Every year I organise a birthday party and every year I promise myself never to do it again. Inviting people to any kind of social gathering is basically like lining up all of your friends and acquaintances and asking each of them to slap you in the face.
I just celebrated my 23rd birthday (shut up) and it was, as ever, an infuriatingly offensive business. I must have invited some 25 carefully-chosen people who were important to me and who – I hoped – would enjoy spending a fun night celebrating the fact that I’m not dead. Of those, a paltry seven managed to haul themselves to the Siberian netherworld of North London for a meal. A further three appeared by midnight at the small nightclub I’d booked for Jagermeisters and dancing to Euro-club dance-pop remixes of Who Run the World? (The answer being girls). So I just about managed to scrape into double-figures. I would be okay with this, had my circle of friends been caught in some kind of freak tornado just north of Watford or if the country were gripped by a return of the bubonic plague. But the slew of excuses that infected my phone like a rash of mucosal herpetic pustules were increasingly pathetic, transparently-disingenuous and depressingly predictable.
“Hey babes. So sorry but I’m brassic because I forgot that I had to buy some carrots last Thursday. Have a great night though, yeah?”
“Hi chickpea. Have a great birthday! I forgot that I double-booked with something else somewhere at some point conveniently just before you invited me to your birthday! Have a great night though, yeah?”
“Hey Mr! OMG I just got a call from my mum who was dead last week. She’s lending me her lampshade so I have to go to Portsmouth and pick up my spare parrot next month which means I haven’t got any shoes. Have a great night though, yeah?”
I did take considerable trouble this year to avert the usual rash of last-minute cancellations by pre-empting them with a passive-aggressive message on Facebook but this only had a steroidal effect on the excuses. Either that or people were too scared to send any kind of excuse at all and simply pretended that they were temporarily dead. It’s telling that those who attended came from Manchester, Lincoln, Birmingham and Milton Keynes, while those who failed to show up were all from within five miles of the venue.
Is it possible that I’m just a very unpopular person? Or am I just a bit boring? It seems the current social trend is to rack-up a number of options for one’s Saturday night and then decide, last minute, which is the most appealing. I suppose that makes some logistical sense but personally I take a more analogue and considerate approach. If I say I’m going to an event, I put it in my diary and stick to it. Isn’t that polite? If I don’t fancy going to the event, then I immediately say I can’t make it. At least that way the person knows how many seats to book in the restaurant and they don’t have to put up with any deflating 11 hour cancellations.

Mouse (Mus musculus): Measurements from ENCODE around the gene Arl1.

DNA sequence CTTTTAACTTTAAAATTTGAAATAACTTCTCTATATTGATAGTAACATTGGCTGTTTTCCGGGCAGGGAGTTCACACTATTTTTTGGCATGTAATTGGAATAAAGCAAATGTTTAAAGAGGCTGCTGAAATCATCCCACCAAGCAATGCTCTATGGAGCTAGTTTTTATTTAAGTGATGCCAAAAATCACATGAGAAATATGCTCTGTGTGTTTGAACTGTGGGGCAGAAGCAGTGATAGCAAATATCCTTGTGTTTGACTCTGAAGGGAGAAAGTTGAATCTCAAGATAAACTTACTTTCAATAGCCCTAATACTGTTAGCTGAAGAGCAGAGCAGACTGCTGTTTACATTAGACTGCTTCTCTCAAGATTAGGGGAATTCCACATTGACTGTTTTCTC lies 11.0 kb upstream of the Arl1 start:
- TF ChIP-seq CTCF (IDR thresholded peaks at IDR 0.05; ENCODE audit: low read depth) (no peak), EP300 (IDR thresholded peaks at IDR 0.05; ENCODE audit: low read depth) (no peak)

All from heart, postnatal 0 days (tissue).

I suppose people have always dropped out of birthdays and weddings. Stone-age man probably put up with the same nonsense. “Hi Crog, sorry I didn’t make your cave-warming last week. My leg was crushed by a mammoth and I lost my flint.” But people are so busy these days and mobile phones have made it so easy to commit hit-and-run U-turns that it’s fast becoming some kind of flakiness epidemic. A friend of mine purposefully invites three times the number of people he wants to show up, knowing that the majority will peel away from him like social psoriasis.
During my birthday dinner, I stood up like a town crier and, brandishing a scroll of shame, spat out the names of those who had cancelled on me, detailing their excuses with venomous relish. I must have cut a bitter and pathetic figure, lit up in the flickering candle light like a Shakespearean gargoyle in Dolce and Gabbana trousers. It was, admittedly, an uncomfortable speech for those in attendance, with most of my guests feigning a new-found fascination with their cutlery. But a point had to be made and somehow, I needed to reclaim my dignity.
Please, can people remember to take care when saying an enthusiastic ‘yes’ to any future invites. These days, when I hear that, I follow up with a very stern and somewhat threatening: “Are you coming though? Are you really?” My mouth is set straight and my eyes are cold and manic. If you’re not sure you fancy it, or you’re not sure you can make it then just say that. It might be easier at the time to pretend you wouldn’t miss my birthday for the world but in the long run, you’re only going to hurt my feelings and ruin what’s supposed to be a lovely day.
Next year, I might avoid organising anything at all. Either that or I’ll introduce some kind of written contract and non-refundable deposit. For now, I’ll just torture people with their own excuses. I shall delight in asking to see the furniture they had to collect and asking after their non-existent relative with the tropical illness. The look of panic in their eyes as they desperately try to recall their manufactured alibis will be a tonic for my horribly-mangled ego.